Robots play a huge role when it comes to performing tasks which the humans are physically incapable of performing. A lot of robots are specially designed to withstand extreme weather and collect data from places where humans can’t reach. Robots have been quite helpful to carry out mundane tasks and also the one which require the utmost level of precision.
Video Credits: Aerospace Robotics and Control at Caltech
Robots are now being considered as a major part of many sectors as they carry out tasks efficiently for the company and keep the workplace safer for the worker. Many robots are also used for search and rescue missions, which require them to operate in a particular formation in order to capture and collect data.
The problem of multi robot motion coordination is faced by the entire robotics sector. The wide array of applications that are functional in a broad range from search and rescue to the control of fleets of self driving cars to formational flying above the cluttered environment.
There are two major causes that make multi robot motion coordination difficult to achieve. The first one is, when the robots are moving in new environments they must make a split second decision with regards to their trajectories despite them not having the complete data about their future path.
The second problem is, due to a large number of robots being present in the same environment makes it difficult for them to interact and also makes them more prone to colliding into each other.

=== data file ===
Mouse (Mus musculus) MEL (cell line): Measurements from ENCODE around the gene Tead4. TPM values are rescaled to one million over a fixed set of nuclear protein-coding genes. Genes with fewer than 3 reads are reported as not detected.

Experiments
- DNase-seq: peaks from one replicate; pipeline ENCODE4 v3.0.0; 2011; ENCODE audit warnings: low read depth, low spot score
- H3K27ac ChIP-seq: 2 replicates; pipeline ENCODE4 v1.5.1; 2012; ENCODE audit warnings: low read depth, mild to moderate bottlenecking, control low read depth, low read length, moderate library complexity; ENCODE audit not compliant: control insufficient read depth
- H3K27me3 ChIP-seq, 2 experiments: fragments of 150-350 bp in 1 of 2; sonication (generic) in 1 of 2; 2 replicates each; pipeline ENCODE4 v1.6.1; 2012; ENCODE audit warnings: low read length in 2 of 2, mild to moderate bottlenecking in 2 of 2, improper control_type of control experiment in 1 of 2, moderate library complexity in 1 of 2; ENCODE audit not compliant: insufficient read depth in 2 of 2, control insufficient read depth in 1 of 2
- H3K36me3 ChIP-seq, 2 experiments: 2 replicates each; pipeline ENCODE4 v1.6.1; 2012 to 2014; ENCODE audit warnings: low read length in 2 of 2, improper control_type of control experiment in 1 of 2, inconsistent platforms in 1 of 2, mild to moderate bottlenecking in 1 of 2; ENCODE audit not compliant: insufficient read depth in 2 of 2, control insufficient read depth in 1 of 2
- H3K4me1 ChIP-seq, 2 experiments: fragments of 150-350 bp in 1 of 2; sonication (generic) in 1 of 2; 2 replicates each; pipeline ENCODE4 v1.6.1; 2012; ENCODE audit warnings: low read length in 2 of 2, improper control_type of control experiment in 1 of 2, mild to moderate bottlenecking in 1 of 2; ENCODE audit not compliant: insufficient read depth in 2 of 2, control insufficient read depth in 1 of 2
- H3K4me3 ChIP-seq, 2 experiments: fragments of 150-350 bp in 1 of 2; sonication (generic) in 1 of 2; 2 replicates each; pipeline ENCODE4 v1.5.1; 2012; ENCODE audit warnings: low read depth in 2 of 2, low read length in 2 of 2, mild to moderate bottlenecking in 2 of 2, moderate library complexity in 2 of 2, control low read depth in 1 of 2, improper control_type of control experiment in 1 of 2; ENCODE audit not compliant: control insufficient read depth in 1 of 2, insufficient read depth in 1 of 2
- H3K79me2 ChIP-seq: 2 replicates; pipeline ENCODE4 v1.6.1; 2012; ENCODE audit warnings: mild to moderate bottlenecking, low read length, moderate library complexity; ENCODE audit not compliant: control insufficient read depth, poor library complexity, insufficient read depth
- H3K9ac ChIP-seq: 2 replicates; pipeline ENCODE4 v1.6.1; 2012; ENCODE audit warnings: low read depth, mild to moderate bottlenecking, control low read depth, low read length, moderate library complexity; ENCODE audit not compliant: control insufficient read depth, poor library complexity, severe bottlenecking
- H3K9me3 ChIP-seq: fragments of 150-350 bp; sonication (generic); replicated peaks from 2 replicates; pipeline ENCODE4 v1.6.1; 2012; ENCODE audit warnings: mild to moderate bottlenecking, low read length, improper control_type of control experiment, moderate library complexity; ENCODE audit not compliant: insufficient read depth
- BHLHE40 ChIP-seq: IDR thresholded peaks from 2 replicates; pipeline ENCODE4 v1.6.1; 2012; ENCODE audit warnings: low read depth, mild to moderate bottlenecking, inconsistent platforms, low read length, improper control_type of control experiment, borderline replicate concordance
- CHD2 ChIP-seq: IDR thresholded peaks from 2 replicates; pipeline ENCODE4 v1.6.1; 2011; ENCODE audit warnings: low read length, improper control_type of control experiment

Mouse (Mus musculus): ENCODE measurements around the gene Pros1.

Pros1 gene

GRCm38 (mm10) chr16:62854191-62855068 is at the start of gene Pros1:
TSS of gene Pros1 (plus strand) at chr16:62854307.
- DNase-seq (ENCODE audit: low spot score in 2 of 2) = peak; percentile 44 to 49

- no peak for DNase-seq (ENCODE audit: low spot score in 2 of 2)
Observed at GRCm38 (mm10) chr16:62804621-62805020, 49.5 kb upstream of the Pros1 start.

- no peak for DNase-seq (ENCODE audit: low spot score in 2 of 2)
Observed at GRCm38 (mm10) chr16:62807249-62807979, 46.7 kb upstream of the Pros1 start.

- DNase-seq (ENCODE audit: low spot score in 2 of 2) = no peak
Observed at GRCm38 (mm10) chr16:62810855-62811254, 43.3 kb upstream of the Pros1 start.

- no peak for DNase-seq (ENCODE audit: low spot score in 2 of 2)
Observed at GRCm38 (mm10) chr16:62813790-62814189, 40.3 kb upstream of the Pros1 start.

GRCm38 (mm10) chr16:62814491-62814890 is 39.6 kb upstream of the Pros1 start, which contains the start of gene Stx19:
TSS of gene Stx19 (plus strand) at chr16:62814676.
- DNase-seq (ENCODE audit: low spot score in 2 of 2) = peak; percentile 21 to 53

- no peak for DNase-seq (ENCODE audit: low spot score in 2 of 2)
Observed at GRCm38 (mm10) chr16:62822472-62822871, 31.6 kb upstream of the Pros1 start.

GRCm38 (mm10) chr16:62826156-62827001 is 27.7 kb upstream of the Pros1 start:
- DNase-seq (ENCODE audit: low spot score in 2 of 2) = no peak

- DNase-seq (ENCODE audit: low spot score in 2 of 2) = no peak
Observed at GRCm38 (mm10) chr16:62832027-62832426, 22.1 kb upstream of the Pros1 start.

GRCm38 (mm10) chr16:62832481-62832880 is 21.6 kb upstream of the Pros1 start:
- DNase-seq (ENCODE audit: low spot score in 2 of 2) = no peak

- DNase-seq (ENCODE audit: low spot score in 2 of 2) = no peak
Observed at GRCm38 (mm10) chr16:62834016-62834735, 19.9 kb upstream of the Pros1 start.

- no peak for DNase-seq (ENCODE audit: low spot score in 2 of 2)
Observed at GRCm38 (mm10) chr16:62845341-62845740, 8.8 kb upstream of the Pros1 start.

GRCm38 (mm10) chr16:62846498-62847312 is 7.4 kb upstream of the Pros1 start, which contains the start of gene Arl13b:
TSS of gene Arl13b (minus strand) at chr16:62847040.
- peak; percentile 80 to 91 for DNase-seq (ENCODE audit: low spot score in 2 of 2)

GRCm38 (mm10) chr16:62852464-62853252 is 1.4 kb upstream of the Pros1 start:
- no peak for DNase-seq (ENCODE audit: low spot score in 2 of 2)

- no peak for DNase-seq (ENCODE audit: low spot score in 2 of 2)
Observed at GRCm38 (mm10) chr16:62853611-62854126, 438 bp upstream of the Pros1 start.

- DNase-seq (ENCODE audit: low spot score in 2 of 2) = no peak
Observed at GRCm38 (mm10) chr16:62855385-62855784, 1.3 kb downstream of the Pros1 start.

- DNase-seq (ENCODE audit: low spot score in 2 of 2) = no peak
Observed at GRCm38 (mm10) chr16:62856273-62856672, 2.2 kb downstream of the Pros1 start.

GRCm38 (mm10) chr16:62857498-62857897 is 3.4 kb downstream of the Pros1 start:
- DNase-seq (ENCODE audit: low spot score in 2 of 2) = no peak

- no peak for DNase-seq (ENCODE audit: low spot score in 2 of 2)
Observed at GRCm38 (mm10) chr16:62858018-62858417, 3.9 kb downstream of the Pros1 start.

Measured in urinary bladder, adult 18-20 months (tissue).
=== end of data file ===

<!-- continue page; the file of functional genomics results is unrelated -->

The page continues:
In order to address this problem, engineers at Caltech have now designed a new data driven method which is capable of controlling the movement of multiple robots even through cluttered and unmapped spaces and also prevents them from colliding with each other.
Soon Jo Chung, Bren Professor of Aerospace along with Yisong Yue who is the Professor for Computing and Mathematical Sciences, Benjamin Riviere who is graduate student from Caltech, Wolfgang Honig who is a postdoctoral scholar and Guanya Shi, a graduate student has come up with a multi robot motion planning algorithm named as “Global-to-Local Safe Autonomy Synthesis” or GLAS.
This system is capable of imitating a complete information planner with the help of local information along with ‘Neural Swarm’ which is a swarm tracking controller that is augmented to learn complex aerodynamic interactions in close proximity flight.
Soon Jo Chung said, “Our work shows some promising results to overcome the safety, robustness, and scalability issues of conventional black-box artificial intelligence (AI) approaches for swarm motion planning with GLAS and close-proximity control for multiple drones using Neural-Swarm.”
With the application of GLAS along with Neural Swarm, the robot does not need to contain a complete and comprehensive picture of the environment that it is currently moving through or the path that the fellow robots are about to go on.
Yisong Yue says, “These projects demonstrate the potential of integrating modern machine-learning methods into multi-agent planning and control, and also reveal exciting new directions for machine-learning research.”
Once equipped with these systems, the robots are capable of navigating in an area while on the fly. As they go into a ‘learned model’ they are able to incorporate new information for the movement. This also allows the decentralisation of computation as each robot in the swarm only requires information regarding its local surroundings.